One of the most fun things about a night at Resolution, the UK’s biggest festival for new and emerging dance makers, is that you can never be quite sure what you’re getting, not even after you’ve read the (sometimes near-incomprehensible) programme notes. This is fortunately not one of the incomprehensible nights, and the audience are promised three pieces that explore, in different ways, relationships and identities formed by relativity or intimacy.
The evening opens with Symbiotic, a duet choreographed by James Muller. Monique Jonas, encased in an eggshell-coloured sack, writhes against her bounds and eventually hatches. Her movements are delicate and exploratory, punctuated by the twitching spasms of something newborn.
The arrival of Nikolas Shikkis confusingly interrupts Jonas’s solo. She is in a beige leotard, he is in a grey t-shirt and maroon trousers. They dance, Jonas leaves, returns in a maroon top and grey slacks, they dance a little longer, and end with Shikkis overpowering Jonas.
It’s not that the duet is bad – it is dynamic, bright, and Muller effectively evokes the idea of symbiosis through weight exchange, as Jonas and Shikkis carry, lean on and push at one another. It’s also inescapably cool – the two dancers have a chic energy and Muller’s use of Radiohead in the soundtrack is glibly moody. But the pacing is abrupt and the scene development is puzzling at best. There’s not quite enough to Symbiotic for it to be a full success.
By contrast, Unravel, le Bolero is packed with stories, context and inspiration. Inspired by Maurice Ravel’s Boléro (of course), it is an ambitious ensemble piece that sees ten dancers of RAE Dance Collective forming and breaking from a circle. They tangle themselves off to one side in fluid duets and trios before returning to the group, where their brisk unison gestures form a semaphore language, a shared description of love, anxiety, and trust.
Choreographer Camilla Isola has effectively drawn out the poetry behind the prosaic in this extensive investigation into gesticulation and the physical signalling of intimacy. Certain gestures appear again and again, either in the circle or in the ‘side’ dances – the full body embrace, the neck nuzzle and the face caress are notable as they’re immediately recognisable as romantic gestures, but here they appear as part of entire sentences of romantic gesture that don’t have such obvious everyday translations.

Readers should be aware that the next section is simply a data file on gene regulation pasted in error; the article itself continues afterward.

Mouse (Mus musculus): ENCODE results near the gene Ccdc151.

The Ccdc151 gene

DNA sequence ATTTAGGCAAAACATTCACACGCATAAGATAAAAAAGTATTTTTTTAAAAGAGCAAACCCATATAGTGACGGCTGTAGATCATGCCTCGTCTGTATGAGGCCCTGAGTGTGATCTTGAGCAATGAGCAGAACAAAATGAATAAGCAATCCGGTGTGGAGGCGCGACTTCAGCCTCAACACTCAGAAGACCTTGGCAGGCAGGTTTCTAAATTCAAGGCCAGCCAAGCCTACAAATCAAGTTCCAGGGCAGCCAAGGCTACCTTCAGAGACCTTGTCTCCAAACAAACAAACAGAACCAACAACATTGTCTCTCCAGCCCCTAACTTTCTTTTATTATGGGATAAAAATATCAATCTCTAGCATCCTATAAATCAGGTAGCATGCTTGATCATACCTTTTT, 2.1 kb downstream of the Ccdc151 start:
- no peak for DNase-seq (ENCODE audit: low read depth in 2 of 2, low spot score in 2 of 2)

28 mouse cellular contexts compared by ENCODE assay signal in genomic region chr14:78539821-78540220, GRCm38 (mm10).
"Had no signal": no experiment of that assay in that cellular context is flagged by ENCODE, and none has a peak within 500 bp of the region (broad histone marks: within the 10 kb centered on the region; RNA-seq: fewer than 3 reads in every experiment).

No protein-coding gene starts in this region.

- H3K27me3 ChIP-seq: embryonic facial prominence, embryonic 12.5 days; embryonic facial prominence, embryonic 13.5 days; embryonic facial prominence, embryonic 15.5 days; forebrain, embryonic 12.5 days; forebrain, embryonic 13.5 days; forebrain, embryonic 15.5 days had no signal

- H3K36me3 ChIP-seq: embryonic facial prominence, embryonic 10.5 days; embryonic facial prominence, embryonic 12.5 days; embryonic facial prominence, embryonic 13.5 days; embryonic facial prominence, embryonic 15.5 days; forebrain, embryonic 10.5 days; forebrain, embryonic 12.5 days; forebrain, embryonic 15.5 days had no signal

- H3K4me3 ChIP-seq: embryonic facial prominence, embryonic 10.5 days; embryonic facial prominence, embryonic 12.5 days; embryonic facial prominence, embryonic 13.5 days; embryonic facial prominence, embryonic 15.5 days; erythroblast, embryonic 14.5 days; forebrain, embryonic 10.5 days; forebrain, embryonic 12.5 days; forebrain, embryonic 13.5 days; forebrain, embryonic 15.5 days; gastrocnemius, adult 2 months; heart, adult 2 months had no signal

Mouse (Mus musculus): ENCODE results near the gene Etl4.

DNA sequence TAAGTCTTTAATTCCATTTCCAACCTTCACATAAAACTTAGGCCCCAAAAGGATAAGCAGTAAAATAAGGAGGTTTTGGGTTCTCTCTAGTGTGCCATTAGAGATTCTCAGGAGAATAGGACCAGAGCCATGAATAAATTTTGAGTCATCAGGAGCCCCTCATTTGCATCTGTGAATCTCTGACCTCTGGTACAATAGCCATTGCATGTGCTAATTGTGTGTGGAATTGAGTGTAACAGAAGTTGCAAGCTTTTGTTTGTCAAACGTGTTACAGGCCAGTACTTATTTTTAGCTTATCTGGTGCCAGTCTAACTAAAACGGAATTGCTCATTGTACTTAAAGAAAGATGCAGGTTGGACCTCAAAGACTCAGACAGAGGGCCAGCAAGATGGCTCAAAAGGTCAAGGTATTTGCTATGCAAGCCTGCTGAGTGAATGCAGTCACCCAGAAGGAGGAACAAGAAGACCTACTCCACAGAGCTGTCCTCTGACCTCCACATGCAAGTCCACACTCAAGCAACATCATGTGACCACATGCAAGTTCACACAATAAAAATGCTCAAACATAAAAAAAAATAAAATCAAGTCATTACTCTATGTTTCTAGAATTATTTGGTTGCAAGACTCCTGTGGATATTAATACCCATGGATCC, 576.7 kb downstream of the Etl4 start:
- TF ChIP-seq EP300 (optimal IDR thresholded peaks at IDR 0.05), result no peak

There are some fine performances in Unravel, le Bolero, with Laura Calcagno especially standing out as an expressive and boldly dramatic lynchpin. The piece does, admittedly, suffer from a lack of tension that renders it more pensive than vibrant, despite the bold primary colour projections on a back screen. Towards the end, as the choreography expands away from the circle into spatially loose and somewhat unsatisfying group work, there is a sense that it has lost its focus, but its semaphore language stays bravely signalling to the last.
The crowning achievement of the evening is ZERO (extract) by Humanhood (Rudi Cole and Julia Robert). Part whirling dervishes, part Matrix assassins, Cole and Robert spin and cut the air in rigorous unison. The energy is thrilling, and the perfect synchronicity of the performance has the effect of doubling and mirroring that thrill.
Almost never moving beyond the parallel lines of their mystic, martial progress, Cole and Robert nevertheless suggest they are dancing according to some huger, wilder, all-consuming intelligence of which they are merely a fragment. This is partly suggested by an enticingly abstruse quote that opens the piece – contentious physicist Nassim Haramein on the nature of action within a receptive universe – but also by Horne Horneman’s outstanding lighting design, which is a prowling, interrogatory thing that flashes and smooths, confronts and softens. It is practically a third performer.
Though ZERO is doubtless a meticulously rehearsed and researched piece, there’s also no getting away from the fact that quite a lot of the pleasure of watching the extract comes from its dead serious sci-fi kung fu aesthetic, crisply executed by the Humanhood duo. Nevertheless, this doesn’t count against it, and promises good things for a full-length piece. It’s always pleasing to see pieces at Resolution that demonstrate potential for longer works, and every piece shown tonight has a germ of that potential.
Resolution is The Place’s annual festival of new dance works. For more details, click here.